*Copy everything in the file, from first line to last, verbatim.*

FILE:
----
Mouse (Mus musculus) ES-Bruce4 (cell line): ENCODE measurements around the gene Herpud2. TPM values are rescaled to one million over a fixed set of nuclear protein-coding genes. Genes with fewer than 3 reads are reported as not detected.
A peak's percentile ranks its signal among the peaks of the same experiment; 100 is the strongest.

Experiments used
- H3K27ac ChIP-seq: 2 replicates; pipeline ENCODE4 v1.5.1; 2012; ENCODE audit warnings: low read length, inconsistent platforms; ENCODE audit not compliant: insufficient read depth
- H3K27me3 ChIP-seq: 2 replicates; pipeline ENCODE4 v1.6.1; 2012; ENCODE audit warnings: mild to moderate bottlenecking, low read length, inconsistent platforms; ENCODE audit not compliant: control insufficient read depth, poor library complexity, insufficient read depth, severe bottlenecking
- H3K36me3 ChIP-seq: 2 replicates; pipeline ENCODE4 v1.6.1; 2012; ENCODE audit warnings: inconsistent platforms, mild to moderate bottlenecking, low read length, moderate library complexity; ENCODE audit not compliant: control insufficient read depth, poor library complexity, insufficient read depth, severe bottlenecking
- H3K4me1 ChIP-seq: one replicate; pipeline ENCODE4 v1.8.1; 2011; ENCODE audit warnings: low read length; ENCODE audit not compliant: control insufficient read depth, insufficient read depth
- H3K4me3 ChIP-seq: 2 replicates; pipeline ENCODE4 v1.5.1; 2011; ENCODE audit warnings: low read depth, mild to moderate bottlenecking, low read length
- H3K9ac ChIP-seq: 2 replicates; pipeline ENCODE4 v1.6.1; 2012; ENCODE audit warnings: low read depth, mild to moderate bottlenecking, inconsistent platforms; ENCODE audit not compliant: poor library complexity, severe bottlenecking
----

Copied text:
Mouse (Mus musculus) ES-Bruce4 (cell line): ENCODE measurements around the gene Herpud2. TPM values are rescaled to one million over a fixed set of nuclear protein-coding genes. Genes with fewer than 3 reads are reported as not detected.
A peak's percentile ranks its signal among the peaks of the same experiment; 100 is the strongest.

Experiments used
- H3K27ac ChIP-seq: 2 replicates; pipeline ENCODE4 v1.5.1; 2012; ENCODE audit warnings: low read length, inconsistent platforms; ENCODE audit not compliant: insufficient read depth
- H3K27me3 ChIP-seq: 2 replicates; pipeline ENCODE4 v1.6.1; 2012; ENCODE audit warnings: mild to moderate bottlenecking, low read length, inconsistent platforms; ENCODE audit not compliant: control insufficient read depth, poor library complexity, insufficient read depth, severe bottlenecking
- H3K36me3 ChIP-seq: 2 replicates; pipeline ENCODE4 v1.6.1; 2012; ENCODE audit warnings: inconsistent platforms, mild to moderate bottlenecking, low read length, moderate library complexity; ENCODE audit not compliant: control insufficient read depth, poor library complexity, insufficient read depth, severe bottlenecking
- H3K4me1 ChIP-seq: one replicate; pipeline ENCODE4 v1.8.1; 2011; ENCODE audit warnings: low read length; ENCODE audit not compliant: control insufficient read depth, insufficient read depth
- H3K4me3 ChIP-seq: 2 replicates; pipeline ENCODE4 v1.5.1; 2011; ENCODE audit warnings: low read depth, mild to moderate bottlenecking, low read length
- H3K9ac ChIP-seq: 2 replicates; pipeline ENCODE4 v1.6.1; 2012; ENCODE audit warnings: low read depth, mild to moderate bottlenecking, inconsistent platforms; ENCODE audit not compliant: poor library complexity, severe bottlenecking